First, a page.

Your Door to Savings: New Exterior Doors Cut Energy Costs

by Don Vandervort-; September 15, 2010

Tired of having a shabby old door as the gateway to your home? Upgrading a home’s exterior doors can be money well spent, especially if you take advantage of this year’s tax credits and rebates for energy-efficient improvements. But to be sure that you are not wasting money or making the wrong choices, you have to understand the range of options and the benefits that new doors can provide…


Old or poorly made doors can be a significant source of energy loss during heating and air-conditioning seasons… or an easy point of entry for burglars. Also, the front door is the first part of the home that visitors see up close, and it creates a lasting first impression. That’s particularly important for people selling homes in this buyer’s market.

Some states and utilities have their own rebate programs covering energy-efficient doors as well. The U.S. Department of Energy’s Database of State Incentives for Renewables & Efficiency can help locate any such programs in your area (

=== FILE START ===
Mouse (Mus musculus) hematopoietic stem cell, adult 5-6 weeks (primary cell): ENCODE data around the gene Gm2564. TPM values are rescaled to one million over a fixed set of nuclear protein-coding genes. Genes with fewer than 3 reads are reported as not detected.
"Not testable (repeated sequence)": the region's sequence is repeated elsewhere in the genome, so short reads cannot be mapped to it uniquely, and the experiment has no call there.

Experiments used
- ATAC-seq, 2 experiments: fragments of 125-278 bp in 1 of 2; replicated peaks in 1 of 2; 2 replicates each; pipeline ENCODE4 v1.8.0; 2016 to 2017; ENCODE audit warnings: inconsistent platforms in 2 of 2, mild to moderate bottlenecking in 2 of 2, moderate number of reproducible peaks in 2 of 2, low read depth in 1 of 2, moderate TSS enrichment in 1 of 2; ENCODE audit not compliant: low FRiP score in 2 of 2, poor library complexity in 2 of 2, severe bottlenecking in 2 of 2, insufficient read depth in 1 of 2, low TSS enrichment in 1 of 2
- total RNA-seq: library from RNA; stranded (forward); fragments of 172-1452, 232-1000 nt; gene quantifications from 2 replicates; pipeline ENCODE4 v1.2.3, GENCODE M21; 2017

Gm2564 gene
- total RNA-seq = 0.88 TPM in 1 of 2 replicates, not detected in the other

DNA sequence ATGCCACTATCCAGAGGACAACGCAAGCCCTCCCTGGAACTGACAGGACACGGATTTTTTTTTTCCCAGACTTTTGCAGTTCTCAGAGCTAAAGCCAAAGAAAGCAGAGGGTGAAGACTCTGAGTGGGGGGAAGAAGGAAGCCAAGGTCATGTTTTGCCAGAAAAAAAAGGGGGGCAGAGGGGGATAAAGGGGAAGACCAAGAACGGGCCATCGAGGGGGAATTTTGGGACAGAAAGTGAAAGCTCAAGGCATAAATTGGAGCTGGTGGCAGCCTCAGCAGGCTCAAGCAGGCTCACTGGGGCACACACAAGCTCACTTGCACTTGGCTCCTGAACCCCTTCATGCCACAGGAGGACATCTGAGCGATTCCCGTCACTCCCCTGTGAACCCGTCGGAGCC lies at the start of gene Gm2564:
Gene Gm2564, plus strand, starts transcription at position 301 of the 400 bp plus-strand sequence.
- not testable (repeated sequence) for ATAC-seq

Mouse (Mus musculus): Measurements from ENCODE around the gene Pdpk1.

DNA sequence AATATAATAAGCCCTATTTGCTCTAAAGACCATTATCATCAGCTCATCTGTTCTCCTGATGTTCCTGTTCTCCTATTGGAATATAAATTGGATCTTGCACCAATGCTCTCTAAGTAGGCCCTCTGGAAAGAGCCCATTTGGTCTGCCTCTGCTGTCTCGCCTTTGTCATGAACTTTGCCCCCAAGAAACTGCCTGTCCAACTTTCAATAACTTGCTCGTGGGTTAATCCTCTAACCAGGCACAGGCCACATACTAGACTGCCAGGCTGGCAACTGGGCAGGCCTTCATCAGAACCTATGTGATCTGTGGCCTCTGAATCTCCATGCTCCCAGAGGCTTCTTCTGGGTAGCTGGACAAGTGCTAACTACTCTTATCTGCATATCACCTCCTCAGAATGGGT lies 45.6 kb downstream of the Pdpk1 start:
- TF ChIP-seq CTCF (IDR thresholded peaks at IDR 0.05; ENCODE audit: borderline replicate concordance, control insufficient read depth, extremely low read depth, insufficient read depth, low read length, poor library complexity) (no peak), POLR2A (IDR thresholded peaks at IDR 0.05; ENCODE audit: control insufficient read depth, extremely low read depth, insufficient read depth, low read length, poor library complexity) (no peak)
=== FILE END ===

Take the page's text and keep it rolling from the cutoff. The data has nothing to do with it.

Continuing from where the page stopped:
Entry doors, including front doors, traditionally have been made from wood or steel, but today the best choice often is fiberglass. Fiberglass-composite doors are the most energy-efficient option and are most likely to qualify for the tax credit. They simulate the desirable look of wood but are much more durable and require less maintenance than real wood. Prices start at $300, but models that qualify for the tax credit often cost $600 to $1,000.

Examples: Top-quality brand names include Jeld-Wen (800-535-3936,… Masonite (800-663-3667,… Pella (800-374-4758,… Plastpro (800-779-0561,… and Therma-Tru (800-843-7628, Ask about warranty length before considering other brands — the length of an entry door’s warranty often indicates its quality. The best usually come with limited lifetime warranties.

Other options…

Steel doors are a reasonable option if budget or security is the top priority. Steel doors start at less than $200. They’re low-maintenance, durable and sturdier than wood or fiberglass against storms and burglars, particularly when equipped with dead bolts.